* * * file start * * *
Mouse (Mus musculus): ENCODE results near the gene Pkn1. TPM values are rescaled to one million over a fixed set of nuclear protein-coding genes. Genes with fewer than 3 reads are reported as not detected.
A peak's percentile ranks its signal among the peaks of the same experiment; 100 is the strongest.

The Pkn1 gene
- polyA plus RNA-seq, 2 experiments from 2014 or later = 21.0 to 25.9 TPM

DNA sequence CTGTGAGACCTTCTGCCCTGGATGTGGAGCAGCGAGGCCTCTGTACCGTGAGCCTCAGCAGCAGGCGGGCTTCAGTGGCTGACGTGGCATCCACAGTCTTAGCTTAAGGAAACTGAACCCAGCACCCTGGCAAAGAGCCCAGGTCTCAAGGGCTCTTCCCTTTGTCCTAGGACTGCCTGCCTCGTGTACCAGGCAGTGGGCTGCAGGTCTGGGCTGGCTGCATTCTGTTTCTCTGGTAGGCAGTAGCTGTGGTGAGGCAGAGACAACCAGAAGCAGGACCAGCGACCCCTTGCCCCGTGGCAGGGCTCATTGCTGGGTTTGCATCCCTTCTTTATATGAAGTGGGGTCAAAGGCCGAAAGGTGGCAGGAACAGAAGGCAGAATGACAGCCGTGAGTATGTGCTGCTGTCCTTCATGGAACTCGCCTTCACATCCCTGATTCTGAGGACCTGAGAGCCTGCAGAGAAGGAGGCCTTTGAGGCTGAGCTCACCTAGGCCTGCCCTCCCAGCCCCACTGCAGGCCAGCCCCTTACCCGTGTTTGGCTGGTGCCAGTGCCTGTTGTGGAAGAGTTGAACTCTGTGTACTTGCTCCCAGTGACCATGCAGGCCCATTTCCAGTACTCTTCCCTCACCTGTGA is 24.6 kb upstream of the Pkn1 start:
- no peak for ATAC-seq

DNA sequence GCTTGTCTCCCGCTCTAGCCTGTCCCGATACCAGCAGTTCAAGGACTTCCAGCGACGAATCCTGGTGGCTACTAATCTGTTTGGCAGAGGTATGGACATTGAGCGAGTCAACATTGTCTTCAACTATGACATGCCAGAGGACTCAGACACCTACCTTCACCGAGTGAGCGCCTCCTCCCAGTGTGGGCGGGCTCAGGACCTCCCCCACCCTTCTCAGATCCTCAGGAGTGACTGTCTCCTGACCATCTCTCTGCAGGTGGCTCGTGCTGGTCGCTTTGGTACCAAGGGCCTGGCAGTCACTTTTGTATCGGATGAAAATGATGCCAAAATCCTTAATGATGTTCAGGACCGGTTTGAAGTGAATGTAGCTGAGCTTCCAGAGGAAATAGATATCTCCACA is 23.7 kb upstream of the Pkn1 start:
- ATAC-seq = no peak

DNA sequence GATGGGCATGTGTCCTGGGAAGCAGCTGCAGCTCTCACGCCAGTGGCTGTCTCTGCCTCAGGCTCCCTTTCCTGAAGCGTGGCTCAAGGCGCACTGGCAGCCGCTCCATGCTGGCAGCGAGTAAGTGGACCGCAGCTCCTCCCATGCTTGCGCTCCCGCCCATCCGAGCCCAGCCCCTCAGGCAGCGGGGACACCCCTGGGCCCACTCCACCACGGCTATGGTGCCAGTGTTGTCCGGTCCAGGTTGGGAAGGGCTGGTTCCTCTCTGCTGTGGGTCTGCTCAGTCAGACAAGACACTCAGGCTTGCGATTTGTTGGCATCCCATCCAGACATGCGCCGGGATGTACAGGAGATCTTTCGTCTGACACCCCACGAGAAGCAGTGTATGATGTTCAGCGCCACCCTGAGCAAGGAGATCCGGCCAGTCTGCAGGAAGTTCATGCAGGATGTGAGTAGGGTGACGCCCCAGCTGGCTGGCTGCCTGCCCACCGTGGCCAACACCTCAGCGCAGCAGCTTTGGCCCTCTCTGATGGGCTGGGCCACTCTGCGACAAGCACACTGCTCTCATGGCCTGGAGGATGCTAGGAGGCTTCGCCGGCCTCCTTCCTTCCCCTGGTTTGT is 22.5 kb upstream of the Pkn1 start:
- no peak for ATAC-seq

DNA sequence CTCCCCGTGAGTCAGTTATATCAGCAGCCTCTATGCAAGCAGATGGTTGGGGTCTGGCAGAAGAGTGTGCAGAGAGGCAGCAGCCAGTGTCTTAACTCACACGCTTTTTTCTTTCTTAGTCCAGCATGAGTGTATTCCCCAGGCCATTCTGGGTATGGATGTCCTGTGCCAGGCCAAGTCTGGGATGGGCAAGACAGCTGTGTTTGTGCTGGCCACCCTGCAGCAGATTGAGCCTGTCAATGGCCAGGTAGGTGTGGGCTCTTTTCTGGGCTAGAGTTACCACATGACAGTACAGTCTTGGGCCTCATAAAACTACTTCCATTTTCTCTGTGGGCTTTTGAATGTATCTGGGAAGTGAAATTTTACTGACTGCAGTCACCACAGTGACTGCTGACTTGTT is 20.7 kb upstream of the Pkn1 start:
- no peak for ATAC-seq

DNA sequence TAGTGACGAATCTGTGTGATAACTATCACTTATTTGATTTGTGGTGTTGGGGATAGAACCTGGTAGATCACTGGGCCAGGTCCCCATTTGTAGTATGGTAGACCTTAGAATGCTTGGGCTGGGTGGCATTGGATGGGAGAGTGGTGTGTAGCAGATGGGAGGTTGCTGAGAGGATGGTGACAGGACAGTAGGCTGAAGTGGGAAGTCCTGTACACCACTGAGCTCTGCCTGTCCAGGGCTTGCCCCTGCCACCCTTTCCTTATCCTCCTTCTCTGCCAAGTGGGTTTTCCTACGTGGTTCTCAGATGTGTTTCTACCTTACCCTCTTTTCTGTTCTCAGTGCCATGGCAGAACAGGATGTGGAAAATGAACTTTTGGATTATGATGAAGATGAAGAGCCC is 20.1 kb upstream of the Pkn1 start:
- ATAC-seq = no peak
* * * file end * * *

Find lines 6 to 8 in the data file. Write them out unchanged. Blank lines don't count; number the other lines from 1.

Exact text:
- no peak for ATAC-seq

DNA sequence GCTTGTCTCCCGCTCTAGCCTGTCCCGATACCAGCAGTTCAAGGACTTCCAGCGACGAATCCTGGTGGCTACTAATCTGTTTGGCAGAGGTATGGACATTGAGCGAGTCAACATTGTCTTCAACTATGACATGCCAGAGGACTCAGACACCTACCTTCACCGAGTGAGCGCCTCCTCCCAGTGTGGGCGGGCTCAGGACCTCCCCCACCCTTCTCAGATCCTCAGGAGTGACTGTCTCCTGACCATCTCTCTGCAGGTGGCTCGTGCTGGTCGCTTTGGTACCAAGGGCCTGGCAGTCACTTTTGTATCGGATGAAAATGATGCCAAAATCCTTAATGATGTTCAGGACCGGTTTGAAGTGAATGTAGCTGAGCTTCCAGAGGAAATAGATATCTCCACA is 23.7 kb upstream of the Pkn1 start:
- ATAC-seq = no peak